DataGrids are the safety blanket for bad design.

I’m constantly in and out of meetings with developers who are making some pretty intense Silverlight based solutions. It’s exciting and irritating at the same time to see them having all the fun in Silverlight and all I do is give advice etc on how to fix X or approach the product from Y lense.

One consistent theme I often see a lot is the over-use of DataGrids. DataGrids are being used pretty much majority of the time to present any if not all large amounts of data and it absolutely baffles me personally as to why developers keep gravitating towards them?

I say this, mainly as you’re given a solution like Silverlight where its actually your job to simplify the end user’s experience – yet the first chance some get, “Let’s grab the ye olde DataGrid with sortable columns and snap it into place”

DataGrids have a very small niche of usage rights in my opinion when it comes towards User Experience. What I mean is, should you have a need to make your own Excel Spreadsheet, sure, I can see the need (sortable columns and all).

Otherwise, stop. Use ListBox’s instead of DataGrids.

The difference between a ListBox and a DataGrid visually is obvious – DataGrid is multiple columns, ListBox is one. The major significant mindset adjustment for a ListBox is that it dares both the developer and end user to think about the problem being solved in that current piece of software.

An example that comes to mind and is quite common is Outlook 2007.

On the left you have a tree like situation, this is your first line of defence against dense data. It essentially forces you as an end user to think in terms of contextual categories regarding your email traffic.

The next column is typically a list of emails separated based on Date (Most commonly) but again, this is your second layer of defence regarding unnecessary dense data.

Last is the body of the email itself, basically this is your main end point “ahah, now i can get down to work”.

I like to use this as one of many examples of how a DataGrid vs ListBox could go off the deep end. In this example you’ve provided the ability for the end user to both narrow their filtering (self-selection in the wild) and secondly you’ve addressed the overall problem in a way that isn’t to restrictive or requires a lot of mental processing to parse for that email sent “last week”.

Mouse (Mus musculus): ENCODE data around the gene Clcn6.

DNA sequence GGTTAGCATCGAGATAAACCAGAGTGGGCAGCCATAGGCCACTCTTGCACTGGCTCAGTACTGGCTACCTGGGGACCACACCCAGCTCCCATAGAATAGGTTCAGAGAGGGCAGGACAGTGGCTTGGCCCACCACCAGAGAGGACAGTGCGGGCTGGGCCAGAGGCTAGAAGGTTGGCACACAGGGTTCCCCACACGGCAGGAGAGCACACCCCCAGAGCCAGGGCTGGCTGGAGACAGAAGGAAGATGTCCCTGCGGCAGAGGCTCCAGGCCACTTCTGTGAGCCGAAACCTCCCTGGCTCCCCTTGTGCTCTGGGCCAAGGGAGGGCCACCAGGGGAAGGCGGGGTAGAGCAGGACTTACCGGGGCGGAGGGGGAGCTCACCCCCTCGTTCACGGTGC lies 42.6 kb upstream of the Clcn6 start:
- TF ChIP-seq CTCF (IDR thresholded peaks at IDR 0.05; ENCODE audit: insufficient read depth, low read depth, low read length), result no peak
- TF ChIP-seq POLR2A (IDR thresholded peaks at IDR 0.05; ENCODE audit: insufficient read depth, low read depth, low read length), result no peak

It’s concept also caters to both large and small data sets, as should you have an inbox like I did when I was at Microsoft, it was pretty much 1000’s of emails a day.

Today I have smaller inbox (yay) but the problem getting access to emails from the past hasn’t changed. In this approach to UI, i’m still able to sort/parse the said emails but should the data not yield an obvious “at first glance” hunt for that email of ages past, I can enter a search term – that or – sort the data on a more contextual level (narrowing down the data ).

Search is probably the area I use the most in Outlook as i’m often going “Oh crap, Sarah sent me an email last week, it had something to do with X customer…” I then type in “Sarah X Customer” and already my hunt is narrowed and the chase begins.

You can do the same with DataGrids, don’t get me wrong. DataGrids however get quite busy and cumbersome once you go beyond 1 line of text. In that, we humans typically aren’t happy to read horizontally – it has to do with the fact we prefer to parse things vertically than horizontally and especially on wide columns. It gives the impression that its “heavy or more work” vs vertical can give you more of a feeling of being “quick to parse” (Ever wonder why news papers do this?)

Bottom line is this. DataGrids should really be left to narrow specific areas of use, typically for fiscal data that has a lot of calculations to review – that or UI’s that make use of 1 line of text much like Apple’s email client does below.

Having said all of that, I still often see teams of folks praise the DataGrids that have heirachy’s of sub-grids as a “better way” to represent the data. It can be quite frustrating to see this, but I simply take it on the chin, take a deep breathe and try and sway them to focusing on the said problem from a different angle where the mandate/objective is to simplify the density of the data.

Less is more when it comes to UI, parsing large amounts of information gets tedious and is more prone to human error than user interfaces that handle a lot of the heavy lifting for you.


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  • http://nickjosevski.wordpress.com/ Nick Josevski

    I completely agree with DataGrids being a crutch, the simplest option and as a result a poor design choice. “Lets not design/think-about the screen/interaction/flow, lets just slap in a DataGrid and keep going.”

    This has many downsides one of which is having that DataGrid getting worse over time and often very quickly. This happens through various additions and expansions on a UI element that shouldn’t be there in the first place.

    Comments from stake holders such as; “can we have these cells interact and change those other cells”, “can we embed a checked listbox in these cells”, and so on deeper into the hole you get.

  • http://www.mindscape.co.nz John-Daniel Trask

    +1 Scott.

    At Mindscape we’ve been part of the anti-data grid brigade for years and were stoked when WPF/SL came about to make rich presentation and visualization of data easier.

    There would be mutiny in the company if I suggested we build a data grid but unfortunately, being in the controls space, it’s appearing more and more like we should just build one as they still appear to be the #1 selling controls.

    It’s all a bit sad really. It’s like finally building a flying car but still driving on the road.